The chakras are the seven energy centers in the body, identified in the yoga traditions of India more than 1,000 years ago, according to the website Sacred Centers. You may consider them actual or metaphorical sites, but physician and holistic educator Dr. Christiane Northrup says working with the chakras empowers healing. Activating chakras releases the energy to balance emotions, mind and body. Practicing yoga poses, or asanas, to open these centers restores the flow of energy from the base of the spine to the crown of the head.
Kundalini and the Seven Chakras
In the ancient Sanskrit teachings, kundalini is the coiled energy at the base of the spine in the Muladhara, the root chakra. The purpose of yoga is to awaken this energy, sending it up the sushumna, the energetic channel along the spine, opening and activating each of the seven chakras along the way. The chakras are points at which the energy may be blocked by inherited beliefs, emotional reactions, stored tension, lack of knowledge or low self-esteem. The seven chakras on this energy path are the Muladhara, the root chakra at the base of the spine; the Svadisthana, the pelvic region chakra; the Manipura, at the navel or solar plexus; the Anahata, or heart chakra; the Visuddha, the throat chakra; the Ajna, the third eye at the level of the forehead; and the Sahasrara, the crown chakra.
Chakra Characteristics and Connections
Each chakra has its own identity, but a system in which all seven are balanced is essential for well-being. According to medical intuitive and best-selling author Carolyn Myss, the condition of a chakra embodies the physical, psychological, emotional and spiritual health of that area of your body and its related consciousness. For example, lower back pain, intestinal disorders, depression, addictions and varicose veins may be signs that the Muladhara, or root chakra, is blocked. Problems in the root chakra may reflect fear of abandonment, feeling homeless or rootless, financial insecurity, and loss of identity or family. Yoga poses can help restore balance to this and other chakras.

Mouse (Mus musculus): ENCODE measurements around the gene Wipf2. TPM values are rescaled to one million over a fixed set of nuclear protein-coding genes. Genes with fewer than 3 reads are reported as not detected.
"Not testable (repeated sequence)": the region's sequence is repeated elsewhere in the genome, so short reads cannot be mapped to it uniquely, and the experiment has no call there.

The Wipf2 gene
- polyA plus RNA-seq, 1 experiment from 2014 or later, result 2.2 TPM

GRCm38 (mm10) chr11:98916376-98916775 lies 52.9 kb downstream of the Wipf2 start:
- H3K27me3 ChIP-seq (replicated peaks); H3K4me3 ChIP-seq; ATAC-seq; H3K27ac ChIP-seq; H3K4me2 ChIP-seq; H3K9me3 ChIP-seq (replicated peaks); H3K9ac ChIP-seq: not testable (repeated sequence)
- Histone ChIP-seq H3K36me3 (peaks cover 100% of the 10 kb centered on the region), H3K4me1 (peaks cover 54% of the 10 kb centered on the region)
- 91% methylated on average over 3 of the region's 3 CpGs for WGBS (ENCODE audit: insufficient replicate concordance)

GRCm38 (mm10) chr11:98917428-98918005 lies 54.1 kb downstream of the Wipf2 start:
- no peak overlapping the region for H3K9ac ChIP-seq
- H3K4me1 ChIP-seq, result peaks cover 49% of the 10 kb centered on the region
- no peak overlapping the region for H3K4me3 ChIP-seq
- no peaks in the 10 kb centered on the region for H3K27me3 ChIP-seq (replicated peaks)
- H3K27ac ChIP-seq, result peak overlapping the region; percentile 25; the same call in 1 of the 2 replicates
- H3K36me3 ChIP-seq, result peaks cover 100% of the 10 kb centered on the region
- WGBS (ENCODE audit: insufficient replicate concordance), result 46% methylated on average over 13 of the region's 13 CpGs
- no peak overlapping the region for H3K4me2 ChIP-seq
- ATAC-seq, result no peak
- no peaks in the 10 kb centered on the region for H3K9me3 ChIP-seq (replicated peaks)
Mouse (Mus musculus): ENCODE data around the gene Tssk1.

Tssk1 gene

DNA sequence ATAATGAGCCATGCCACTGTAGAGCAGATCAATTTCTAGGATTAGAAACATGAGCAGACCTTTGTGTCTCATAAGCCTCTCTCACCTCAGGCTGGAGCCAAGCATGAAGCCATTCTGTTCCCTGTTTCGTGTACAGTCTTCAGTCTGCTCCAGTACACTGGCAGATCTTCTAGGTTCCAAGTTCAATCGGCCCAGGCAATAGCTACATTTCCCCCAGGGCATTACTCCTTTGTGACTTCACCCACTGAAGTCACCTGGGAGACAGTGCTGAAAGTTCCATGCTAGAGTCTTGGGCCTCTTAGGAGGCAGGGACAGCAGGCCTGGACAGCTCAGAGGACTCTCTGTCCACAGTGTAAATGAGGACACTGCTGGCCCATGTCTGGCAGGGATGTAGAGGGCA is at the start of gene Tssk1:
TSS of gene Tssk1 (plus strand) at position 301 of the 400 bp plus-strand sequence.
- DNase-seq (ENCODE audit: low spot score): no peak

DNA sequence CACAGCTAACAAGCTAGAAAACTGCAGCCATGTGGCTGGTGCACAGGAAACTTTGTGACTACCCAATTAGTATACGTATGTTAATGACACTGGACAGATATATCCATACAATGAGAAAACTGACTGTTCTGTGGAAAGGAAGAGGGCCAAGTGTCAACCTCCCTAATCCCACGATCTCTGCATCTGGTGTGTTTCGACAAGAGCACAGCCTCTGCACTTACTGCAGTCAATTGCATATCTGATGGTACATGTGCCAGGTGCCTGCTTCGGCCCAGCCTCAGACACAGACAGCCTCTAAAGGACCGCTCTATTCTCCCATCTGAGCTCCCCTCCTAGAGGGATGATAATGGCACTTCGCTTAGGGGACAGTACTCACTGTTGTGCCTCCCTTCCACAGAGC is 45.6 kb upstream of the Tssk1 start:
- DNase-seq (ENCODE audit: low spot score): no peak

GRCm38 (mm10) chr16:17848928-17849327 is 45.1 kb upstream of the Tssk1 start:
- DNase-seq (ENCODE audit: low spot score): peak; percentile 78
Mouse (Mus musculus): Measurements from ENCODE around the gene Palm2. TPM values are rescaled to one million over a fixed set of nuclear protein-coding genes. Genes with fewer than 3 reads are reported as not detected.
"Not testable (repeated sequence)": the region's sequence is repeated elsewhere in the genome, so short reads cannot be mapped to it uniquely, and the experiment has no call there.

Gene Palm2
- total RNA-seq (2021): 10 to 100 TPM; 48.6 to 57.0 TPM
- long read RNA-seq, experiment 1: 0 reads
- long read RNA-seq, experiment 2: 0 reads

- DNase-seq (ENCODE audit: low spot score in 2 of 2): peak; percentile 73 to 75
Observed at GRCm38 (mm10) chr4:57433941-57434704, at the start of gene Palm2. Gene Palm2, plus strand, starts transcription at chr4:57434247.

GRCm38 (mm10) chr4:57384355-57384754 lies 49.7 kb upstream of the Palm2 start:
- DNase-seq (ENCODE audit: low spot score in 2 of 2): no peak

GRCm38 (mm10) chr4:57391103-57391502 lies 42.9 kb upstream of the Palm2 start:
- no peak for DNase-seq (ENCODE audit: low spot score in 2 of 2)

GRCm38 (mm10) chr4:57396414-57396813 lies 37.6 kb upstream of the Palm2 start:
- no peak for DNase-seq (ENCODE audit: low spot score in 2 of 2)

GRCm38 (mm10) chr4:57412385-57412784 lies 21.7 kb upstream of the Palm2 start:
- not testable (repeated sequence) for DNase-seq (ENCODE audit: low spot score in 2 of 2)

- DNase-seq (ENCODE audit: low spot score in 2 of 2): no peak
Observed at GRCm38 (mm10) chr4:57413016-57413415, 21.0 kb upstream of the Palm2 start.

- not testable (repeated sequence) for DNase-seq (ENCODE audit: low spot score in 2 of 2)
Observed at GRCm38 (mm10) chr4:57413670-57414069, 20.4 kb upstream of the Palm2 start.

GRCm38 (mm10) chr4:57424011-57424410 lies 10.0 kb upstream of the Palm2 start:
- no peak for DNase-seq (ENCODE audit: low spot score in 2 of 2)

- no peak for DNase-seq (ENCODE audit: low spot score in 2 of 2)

There are yoga poses that stimulate each chakra; adding specific poses to your routine helps to remove energy blockages. "Yoga Journal" offers several poses related to each of the seven chakras. Uttanasana, Standing Forward Bend for the Muladhara, stretches quads, strengthens hamstrings and creates a feeling of groundedness. Upavistha Konasana, Open Angle pose, opens the hips, groins and pelvic area of the Svadisthana. Navasana, Boat pose, strengthens the abdominal area, the Manipura chakra. Garudasana, Eagle pose, stretches the chest and upper back and opens the Anahata or heart chakra. Ustrasana, Camel pose, loosens the shoulders, neck and jaw, releasing tension in the Visuddha, or throat chakra. Supported Paschimottanasana, Seated Forward Bend, calms the Ajna or third eye and may soothe headache, anxiety and depression. Meditation in Half- or Full Lotus pose, Padmasana, stimulates the entire spine encouraging free flow of kundalini energy.
The Salute to the Sun, Surya Namaskar, is the traditional welcome to the light and the day . It is a sequence of eight basic postures, performed in a set pattern that is repeated once on each side. Asanas in Surya Namaskar include Tadasana, Urdhva Hastasana, Uttanasana, Lunge, Plank pose, Chaturanga Dandasana, Urdhva Mukha Svanasana and Adho Mukha Svanasana. From Mountain pose to Downward-Facing Dog, a Sun Salutation will warm you up for a longer yoga routine. Well-known author and chakra system teacher Anodea Judith says performing a daily Surya Namaskar addresses every chakra, though general physical balancing and energizing is not enough. She recommends adding specific postures to focus on blocked chakras and daily meditation to encourage the movement of kundalini energy and enhance healing.
- Carolyn Myss: Chakras
- "Yoga Journal": Asanas for the Chakra System
- Dr. Christiane Northrup: Your 7 Energy Centers
- "Yoga Journal": Here Comes the Sun
- Sacred Centers: Chakras and Asana Practice
- "Chakra Balancing"; Anodea Judith, page 89
Benna Crawford has been a journalist and New York-based writer since 1997. Her work has appeared in USA Today, the San Francisco Chronicle, The New York Times, and in professional journals and trade publications. Crawford has a degree in theater, is a certified Prana Yoga instructor, and writes about fitness, performing and decorative arts, culture, sports, business and education .